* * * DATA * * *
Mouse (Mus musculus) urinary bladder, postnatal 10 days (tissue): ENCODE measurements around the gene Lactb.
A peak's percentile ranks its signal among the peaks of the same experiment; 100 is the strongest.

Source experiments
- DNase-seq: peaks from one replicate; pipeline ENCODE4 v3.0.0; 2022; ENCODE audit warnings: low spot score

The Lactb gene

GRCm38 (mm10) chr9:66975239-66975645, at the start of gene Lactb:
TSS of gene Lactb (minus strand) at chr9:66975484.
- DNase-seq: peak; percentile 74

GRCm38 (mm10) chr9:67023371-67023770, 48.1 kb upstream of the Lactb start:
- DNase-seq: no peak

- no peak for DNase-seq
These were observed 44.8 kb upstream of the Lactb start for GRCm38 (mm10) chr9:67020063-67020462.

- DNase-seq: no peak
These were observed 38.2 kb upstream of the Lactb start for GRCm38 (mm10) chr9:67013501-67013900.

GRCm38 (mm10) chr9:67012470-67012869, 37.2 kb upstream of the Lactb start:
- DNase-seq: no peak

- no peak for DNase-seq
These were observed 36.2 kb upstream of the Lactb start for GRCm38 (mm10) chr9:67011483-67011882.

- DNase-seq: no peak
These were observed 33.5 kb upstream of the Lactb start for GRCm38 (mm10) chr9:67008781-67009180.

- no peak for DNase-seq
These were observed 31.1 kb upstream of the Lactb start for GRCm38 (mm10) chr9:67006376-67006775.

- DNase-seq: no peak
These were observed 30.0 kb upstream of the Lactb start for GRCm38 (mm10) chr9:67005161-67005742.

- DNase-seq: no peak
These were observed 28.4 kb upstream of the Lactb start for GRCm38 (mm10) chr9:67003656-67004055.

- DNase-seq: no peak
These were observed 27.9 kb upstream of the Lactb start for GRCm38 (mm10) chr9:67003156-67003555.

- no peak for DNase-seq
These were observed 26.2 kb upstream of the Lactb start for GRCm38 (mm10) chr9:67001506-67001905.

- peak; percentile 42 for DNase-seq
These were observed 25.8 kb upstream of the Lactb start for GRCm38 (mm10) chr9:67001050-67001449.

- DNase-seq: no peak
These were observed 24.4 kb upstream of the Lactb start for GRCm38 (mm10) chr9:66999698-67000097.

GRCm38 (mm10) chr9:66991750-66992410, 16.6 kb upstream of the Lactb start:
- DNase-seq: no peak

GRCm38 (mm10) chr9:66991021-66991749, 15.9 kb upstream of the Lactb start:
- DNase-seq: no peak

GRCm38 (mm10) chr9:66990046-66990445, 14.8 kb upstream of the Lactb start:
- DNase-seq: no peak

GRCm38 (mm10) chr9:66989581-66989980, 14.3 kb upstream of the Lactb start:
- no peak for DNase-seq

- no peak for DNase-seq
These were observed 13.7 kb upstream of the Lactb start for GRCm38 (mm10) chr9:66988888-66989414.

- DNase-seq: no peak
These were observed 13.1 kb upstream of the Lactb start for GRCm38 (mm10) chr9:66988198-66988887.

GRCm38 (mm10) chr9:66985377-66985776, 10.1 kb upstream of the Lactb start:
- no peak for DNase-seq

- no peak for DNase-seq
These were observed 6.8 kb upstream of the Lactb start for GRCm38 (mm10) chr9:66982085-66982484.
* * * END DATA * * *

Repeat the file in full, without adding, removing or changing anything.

Mouse (Mus musculus) urinary bladder, postnatal 10 days (tissue): ENCODE measurements around the gene Lactb.
A peak's percentile ranks its signal among the peaks of the same experiment; 100 is the strongest.

Source experiments
- DNase-seq: peaks from one replicate; pipeline ENCODE4 v3.0.0; 2022; ENCODE audit warnings: low spot score

The Lactb gene

GRCm38 (mm10) chr9:66975239-66975645, at the start of gene Lactb:
TSS of gene Lactb (minus strand) at chr9:66975484.
- DNase-seq: peak; percentile 74

GRCm38 (mm10) chr9:67023371-67023770, 48.1 kb upstream of the Lactb start:
- DNase-seq: no peak

- no peak for DNase-seq
These were observed 44.8 kb upstream of the Lactb start for GRCm38 (mm10) chr9:67020063-67020462.

- DNase-seq: no peak
These were observed 38.2 kb upstream of the Lactb start for GRCm38 (mm10) chr9:67013501-67013900.

GRCm38 (mm10) chr9:67012470-67012869, 37.2 kb upstream of the Lactb start:
- DNase-seq: no peak

- no peak for DNase-seq
These were observed 36.2 kb upstream of the Lactb start for GRCm38 (mm10) chr9:67011483-67011882.

- DNase-seq: no peak
These were observed 33.5 kb upstream of the Lactb start for GRCm38 (mm10) chr9:67008781-67009180.

- no peak for DNase-seq
These were observed 31.1 kb upstream of the Lactb start for GRCm38 (mm10) chr9:67006376-67006775.

- DNase-seq: no peak
These were observed 30.0 kb upstream of the Lactb start for GRCm38 (mm10) chr9:67005161-67005742.

- DNase-seq: no peak
These were observed 28.4 kb upstream of the Lactb start for GRCm38 (mm10) chr9:67003656-67004055.

- DNase-seq: no peak
These were observed 27.9 kb upstream of the Lactb start for GRCm38 (mm10) chr9:67003156-67003555.

- no peak for DNase-seq
These were observed 26.2 kb upstream of the Lactb start for GRCm38 (mm10) chr9:67001506-67001905.

- peak; percentile 42 for DNase-seq
These were observed 25.8 kb upstream of the Lactb start for GRCm38 (mm10) chr9:67001050-67001449.

- DNase-seq: no peak
These were observed 24.4 kb upstream of the Lactb start for GRCm38 (mm10) chr9:66999698-67000097.

GRCm38 (mm10) chr9:66991750-66992410, 16.6 kb upstream of the Lactb start:
- DNase-seq: no peak

GRCm38 (mm10) chr9:66991021-66991749, 15.9 kb upstream of the Lactb start:
- DNase-seq: no peak

GRCm38 (mm10) chr9:66990046-66990445, 14.8 kb upstream of the Lactb start:
- DNase-seq: no peak

GRCm38 (mm10) chr9:66989581-66989980, 14.3 kb upstream of the Lactb start:
- no peak for DNase-seq

- no peak for DNase-seq
These were observed 13.7 kb upstream of the Lactb start for GRCm38 (mm10) chr9:66988888-66989414.

- DNase-seq: no peak
These were observed 13.1 kb upstream of the Lactb start for GRCm38 (mm10) chr9:66988198-66988887.

GRCm38 (mm10) chr9:66985377-66985776, 10.1 kb upstream of the Lactb start:
- no peak for DNase-seq

- no peak for DNase-seq
These were observed 6.8 kb upstream of the Lactb start for GRCm38 (mm10) chr9:66982085-66982484.